TIP: Read How to Remove Haze from Hardwood Floors?
Engineered Wood Floors Could Become a Health Hazard
Some engineered wood products contain adhesives and resins, which might give off potentially harmful gasses. Toxic chemicals such as formaldehyde or VOC might also be present in hardwood floors manufactured using composite core materials.
Moreover, the flooring can soak up considerable amounts of moisture with time, which might create favorable conditions for mold or fungi. Mold spores are harmful to your health since they could trigger asthma attacks.
TIP: When buying the flooring, look for products designed not to emit toxic gases to avoid compromising your health.
The Floors Might Offer Poor Resistance To Wear and Tear
If you buy engineered hardwood flooring with a thin veneer, it might not offer strong resistance to wear and tear. Besides, since you cannot sand and refinish thin veneers (with a thickness below 3/16 inch (0.47 cm), you’d have to replace them once they suffer damage. This could end up increasing your flooring maintenance costs.
How To Look After Your Engineered Wood Floors
Engineered wood flooring is not created equal. Therefore, before you buy your flooring, shop around to ensure that you select high-quality engineered wood flooring from a reputable manufacturer. This will help you avoid purchasing engineered wood flooring made with weak or substandard materials.
Besides, some manufacturers might produce a top layer and plywood core with less than ideal thickness for your needs. While the industry standard is a thickness of 2-6 mm, (0.2-0.2 cm), a thicker wear layer means a more premium product. Ultimately, the flooring thickness will depend on the manufacturer plus the style you choose.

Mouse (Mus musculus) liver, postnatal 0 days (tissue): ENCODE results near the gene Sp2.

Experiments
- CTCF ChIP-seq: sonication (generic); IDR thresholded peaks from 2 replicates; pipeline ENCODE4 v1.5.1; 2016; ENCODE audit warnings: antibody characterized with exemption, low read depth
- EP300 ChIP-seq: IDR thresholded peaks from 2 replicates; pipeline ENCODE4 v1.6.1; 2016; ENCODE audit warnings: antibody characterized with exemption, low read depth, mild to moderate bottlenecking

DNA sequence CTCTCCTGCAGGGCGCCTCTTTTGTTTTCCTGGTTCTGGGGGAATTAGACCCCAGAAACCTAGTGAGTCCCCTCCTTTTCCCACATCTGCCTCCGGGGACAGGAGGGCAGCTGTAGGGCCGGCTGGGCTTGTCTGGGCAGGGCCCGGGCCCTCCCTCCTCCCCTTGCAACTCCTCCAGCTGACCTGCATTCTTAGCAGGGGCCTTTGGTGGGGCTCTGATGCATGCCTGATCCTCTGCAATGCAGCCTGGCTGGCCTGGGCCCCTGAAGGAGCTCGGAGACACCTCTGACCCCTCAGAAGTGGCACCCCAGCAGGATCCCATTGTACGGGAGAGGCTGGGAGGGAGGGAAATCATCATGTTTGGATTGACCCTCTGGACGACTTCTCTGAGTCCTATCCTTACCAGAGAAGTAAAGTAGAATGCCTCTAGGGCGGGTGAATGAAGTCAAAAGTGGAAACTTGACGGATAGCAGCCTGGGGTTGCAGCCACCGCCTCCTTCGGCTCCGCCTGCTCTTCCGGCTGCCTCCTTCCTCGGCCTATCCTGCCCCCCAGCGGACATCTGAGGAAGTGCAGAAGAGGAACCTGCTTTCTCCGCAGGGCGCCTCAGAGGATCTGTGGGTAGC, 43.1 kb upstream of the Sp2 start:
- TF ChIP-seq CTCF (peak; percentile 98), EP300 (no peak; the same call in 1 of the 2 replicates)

Suitable engineered flooring should look and feel like solid wood. However, if yours sounds hollow, the installation method could be the culprit. To ensure this doesn’t happen, staple or glue your planks to the subfloor. But the best thing is to first check with the manufacturer on what they recommend as an ideal installation method.
Once you install the engineered wood floor, you’ll need to take good care of it so that it can last long while maintaining its quality look. Here are tips on how to do that:
- Follow the manufacturer’s instructions on cleaning and maintenance.
- Keep your floors looking neat and free of dust and debris with regular cleaning.
- Avoid subjecting your floors to excessive moisture, as this can damage them.
- When moving furniture, lift it off the floor instead of dragging it across your flooring.
- Place coasters or felt pads underneath furniture and potted plants to prevent nicks and scratches.
- Avoid using ammonia, scouring pads, steel wool, or harsh detergents to clean your floors since they can cause irreversible damage to the veneer surface.
Engineered wood floors offer an excellent way to create a classic, timeless, and stylish look in your home. No matter where you install the flooring, it has the unique ability to deliver eye-catching and long-lasting beauty. Also, if you purchase your engineered wood flooring from a high-quality manufacturer and take good care of it, your attractive flooring will last for years.